Which drivers does Wheeler remember fondly? He names Buddy Baker and Richard Petty, whom he’s known since he was 15. “Dale Earnhardt and I were very good friends,” he adds, “and his father Ralph was a friend.” He thinks the recent movie ESPN put together on the late Dale Earnhardt portrayed the racing icon pretty accurately, but might have missed the mark on Ralph.

Returning to the influence of women, Wheeler opines that they have much to do with the immense popularity NASCAR drivers enjoy. He thinks females could be the reason most drivers have avoided adverse publicity that has dogged athletes in other sports.

Most successful drivers have enjoyed a positive relationship with a strong woman, Wheeler explains. Few have gone through divorce. “That lends a lot of stability,” he says.

 

Racing safely into the future

What’s in NASCAR’s future? Wheeler thinks there will be a continuing emphasis on safety measures.

A significant portion of the $250 million owner Smith has pumped into LMS has paid for safety features, he says. As an example, he cites the impact absorbing walls installed last May.

Among other safety innovations Wheeler sees as important through the years is the use of fuel cells that have virtually eliminated race car fires; an inner liner tire design that prevents blown tires from going completely flat; and an improved driver head-and-neck restraint.

NASCAR is also designing a race car that Wheeler predicts will make competition much safer, when it debuts. It will be a prototype for manufacturers to follow in developing the models they offer for competition.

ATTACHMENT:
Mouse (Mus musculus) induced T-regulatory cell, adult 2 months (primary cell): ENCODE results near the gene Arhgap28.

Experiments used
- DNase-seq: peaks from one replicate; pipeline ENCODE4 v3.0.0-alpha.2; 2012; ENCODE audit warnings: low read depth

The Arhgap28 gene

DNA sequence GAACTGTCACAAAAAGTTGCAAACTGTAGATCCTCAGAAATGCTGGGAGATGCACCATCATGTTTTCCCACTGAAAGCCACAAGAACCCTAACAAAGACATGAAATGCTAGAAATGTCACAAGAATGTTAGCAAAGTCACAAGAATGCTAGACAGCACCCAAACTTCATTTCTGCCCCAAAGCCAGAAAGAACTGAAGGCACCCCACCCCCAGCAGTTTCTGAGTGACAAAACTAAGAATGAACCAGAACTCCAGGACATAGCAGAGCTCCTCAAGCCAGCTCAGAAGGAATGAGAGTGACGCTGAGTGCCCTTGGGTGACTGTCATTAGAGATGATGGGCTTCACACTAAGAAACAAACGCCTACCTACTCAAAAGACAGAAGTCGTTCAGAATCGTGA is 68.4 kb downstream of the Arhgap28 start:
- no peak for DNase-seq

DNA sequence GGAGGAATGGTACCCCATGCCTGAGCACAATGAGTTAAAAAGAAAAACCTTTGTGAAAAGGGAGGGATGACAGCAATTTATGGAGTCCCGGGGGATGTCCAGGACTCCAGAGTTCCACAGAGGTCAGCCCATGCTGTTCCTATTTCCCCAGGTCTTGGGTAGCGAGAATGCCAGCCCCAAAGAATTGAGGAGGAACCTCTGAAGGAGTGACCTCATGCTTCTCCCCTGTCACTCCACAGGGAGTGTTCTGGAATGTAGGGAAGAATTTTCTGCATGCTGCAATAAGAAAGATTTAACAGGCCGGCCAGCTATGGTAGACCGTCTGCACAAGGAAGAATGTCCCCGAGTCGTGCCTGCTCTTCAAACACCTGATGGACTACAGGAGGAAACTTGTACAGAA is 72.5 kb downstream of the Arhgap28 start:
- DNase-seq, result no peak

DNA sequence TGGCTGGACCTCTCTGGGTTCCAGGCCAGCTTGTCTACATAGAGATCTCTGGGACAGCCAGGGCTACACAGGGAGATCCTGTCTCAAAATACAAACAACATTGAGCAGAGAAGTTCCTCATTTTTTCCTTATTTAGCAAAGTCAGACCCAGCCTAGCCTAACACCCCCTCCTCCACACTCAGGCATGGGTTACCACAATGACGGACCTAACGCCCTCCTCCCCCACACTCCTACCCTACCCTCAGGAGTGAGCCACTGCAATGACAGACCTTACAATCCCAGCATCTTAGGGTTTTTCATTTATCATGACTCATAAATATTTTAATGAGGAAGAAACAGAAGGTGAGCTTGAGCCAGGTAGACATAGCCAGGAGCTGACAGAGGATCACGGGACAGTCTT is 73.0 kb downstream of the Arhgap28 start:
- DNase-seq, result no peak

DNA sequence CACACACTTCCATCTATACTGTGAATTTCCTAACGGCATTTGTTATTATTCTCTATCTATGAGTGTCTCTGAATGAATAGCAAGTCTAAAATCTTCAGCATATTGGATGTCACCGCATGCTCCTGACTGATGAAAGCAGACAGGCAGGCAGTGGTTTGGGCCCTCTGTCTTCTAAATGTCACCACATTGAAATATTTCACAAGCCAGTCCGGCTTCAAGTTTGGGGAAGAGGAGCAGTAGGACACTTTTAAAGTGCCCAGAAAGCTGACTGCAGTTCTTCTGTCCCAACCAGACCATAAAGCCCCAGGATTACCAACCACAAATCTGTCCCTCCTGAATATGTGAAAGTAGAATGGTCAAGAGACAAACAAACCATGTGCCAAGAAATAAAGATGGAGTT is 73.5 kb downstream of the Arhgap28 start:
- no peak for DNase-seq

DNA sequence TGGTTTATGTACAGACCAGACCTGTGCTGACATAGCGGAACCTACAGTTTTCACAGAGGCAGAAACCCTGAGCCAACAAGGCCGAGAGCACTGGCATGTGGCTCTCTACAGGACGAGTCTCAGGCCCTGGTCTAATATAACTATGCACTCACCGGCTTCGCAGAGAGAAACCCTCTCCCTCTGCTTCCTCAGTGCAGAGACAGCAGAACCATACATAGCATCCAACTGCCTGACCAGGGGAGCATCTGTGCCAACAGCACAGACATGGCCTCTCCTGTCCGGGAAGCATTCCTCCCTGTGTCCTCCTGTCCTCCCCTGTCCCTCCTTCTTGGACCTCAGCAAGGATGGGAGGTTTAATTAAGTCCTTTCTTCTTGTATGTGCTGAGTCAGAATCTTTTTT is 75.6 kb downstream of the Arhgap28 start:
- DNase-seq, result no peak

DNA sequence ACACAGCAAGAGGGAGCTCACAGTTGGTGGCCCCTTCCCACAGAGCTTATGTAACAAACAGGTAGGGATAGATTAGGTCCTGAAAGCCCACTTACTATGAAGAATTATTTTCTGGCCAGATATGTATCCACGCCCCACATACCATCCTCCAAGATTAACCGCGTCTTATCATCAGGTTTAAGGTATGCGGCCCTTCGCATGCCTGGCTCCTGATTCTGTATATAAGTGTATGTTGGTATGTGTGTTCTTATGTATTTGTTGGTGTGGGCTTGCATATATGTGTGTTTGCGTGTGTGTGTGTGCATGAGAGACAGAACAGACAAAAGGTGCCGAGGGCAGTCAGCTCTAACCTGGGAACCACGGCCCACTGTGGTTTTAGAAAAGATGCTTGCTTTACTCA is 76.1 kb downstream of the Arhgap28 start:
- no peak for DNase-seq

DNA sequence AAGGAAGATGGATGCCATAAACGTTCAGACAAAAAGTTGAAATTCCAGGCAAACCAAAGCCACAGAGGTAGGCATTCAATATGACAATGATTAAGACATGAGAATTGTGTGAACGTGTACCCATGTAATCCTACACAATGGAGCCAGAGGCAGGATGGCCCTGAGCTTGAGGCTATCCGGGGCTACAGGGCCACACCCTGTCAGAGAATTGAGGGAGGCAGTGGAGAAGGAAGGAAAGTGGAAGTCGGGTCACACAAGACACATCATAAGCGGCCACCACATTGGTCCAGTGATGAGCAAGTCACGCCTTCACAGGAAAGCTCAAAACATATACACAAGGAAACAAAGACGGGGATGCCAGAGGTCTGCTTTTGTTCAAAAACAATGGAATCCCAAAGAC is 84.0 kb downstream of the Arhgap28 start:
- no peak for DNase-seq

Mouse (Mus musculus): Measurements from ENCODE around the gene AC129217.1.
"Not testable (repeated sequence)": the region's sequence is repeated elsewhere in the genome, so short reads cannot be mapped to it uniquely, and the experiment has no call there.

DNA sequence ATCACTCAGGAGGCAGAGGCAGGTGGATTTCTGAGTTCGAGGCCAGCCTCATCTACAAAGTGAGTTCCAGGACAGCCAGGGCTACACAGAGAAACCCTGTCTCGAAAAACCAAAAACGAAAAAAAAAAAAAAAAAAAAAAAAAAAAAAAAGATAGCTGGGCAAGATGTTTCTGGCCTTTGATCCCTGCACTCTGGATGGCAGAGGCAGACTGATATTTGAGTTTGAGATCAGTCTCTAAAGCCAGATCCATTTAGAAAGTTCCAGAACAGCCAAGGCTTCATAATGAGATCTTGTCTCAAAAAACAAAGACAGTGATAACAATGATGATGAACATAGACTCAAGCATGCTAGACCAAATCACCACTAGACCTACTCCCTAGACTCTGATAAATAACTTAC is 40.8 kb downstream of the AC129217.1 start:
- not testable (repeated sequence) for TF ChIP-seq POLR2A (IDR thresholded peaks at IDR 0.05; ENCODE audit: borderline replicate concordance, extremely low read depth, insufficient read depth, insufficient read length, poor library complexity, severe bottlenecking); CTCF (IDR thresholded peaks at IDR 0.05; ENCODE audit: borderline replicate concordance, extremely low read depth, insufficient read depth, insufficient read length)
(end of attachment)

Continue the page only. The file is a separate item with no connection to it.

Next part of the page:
Then there’s the “Humpy bumper,” so named because it’s Wheeler’s design for carbon fiber device that dissipates energy when a race car collides with another object. NASCAR hasn’t adopted the bumper, but Wheeler vows it will. “It’s kind of like the Hudson Hornet,” he says of the device. “It’s way ahead of its time.”

NASCAR is becoming more international, Wheeler believes. “Racing is too big to stay in the United States,” he says, citing the success of a recent Busch series competition in Mexico. “Everything is going global now,” he says.

And the circuit which currently accepts only domestic makes, should welcome vehicles from foreign-based manufacturers as well, he adds. “What’s an American car, anyway? The Chrysler 300 that has been such a sales success has a Mercedes transmission and drive line and the rest of the car is a Chrysler. So what is it really?”

Innovations such as races in other countries and more car makes in competition can help the sport continue to grow, according to Wheeler.

“We’ve got new people who’ve moved in this area from other places and they know about stock car racing but have never been to a race,” he says. “We have to bring them into the fold.”

 

Ellison Clary is a Charlotte-based freelance writer.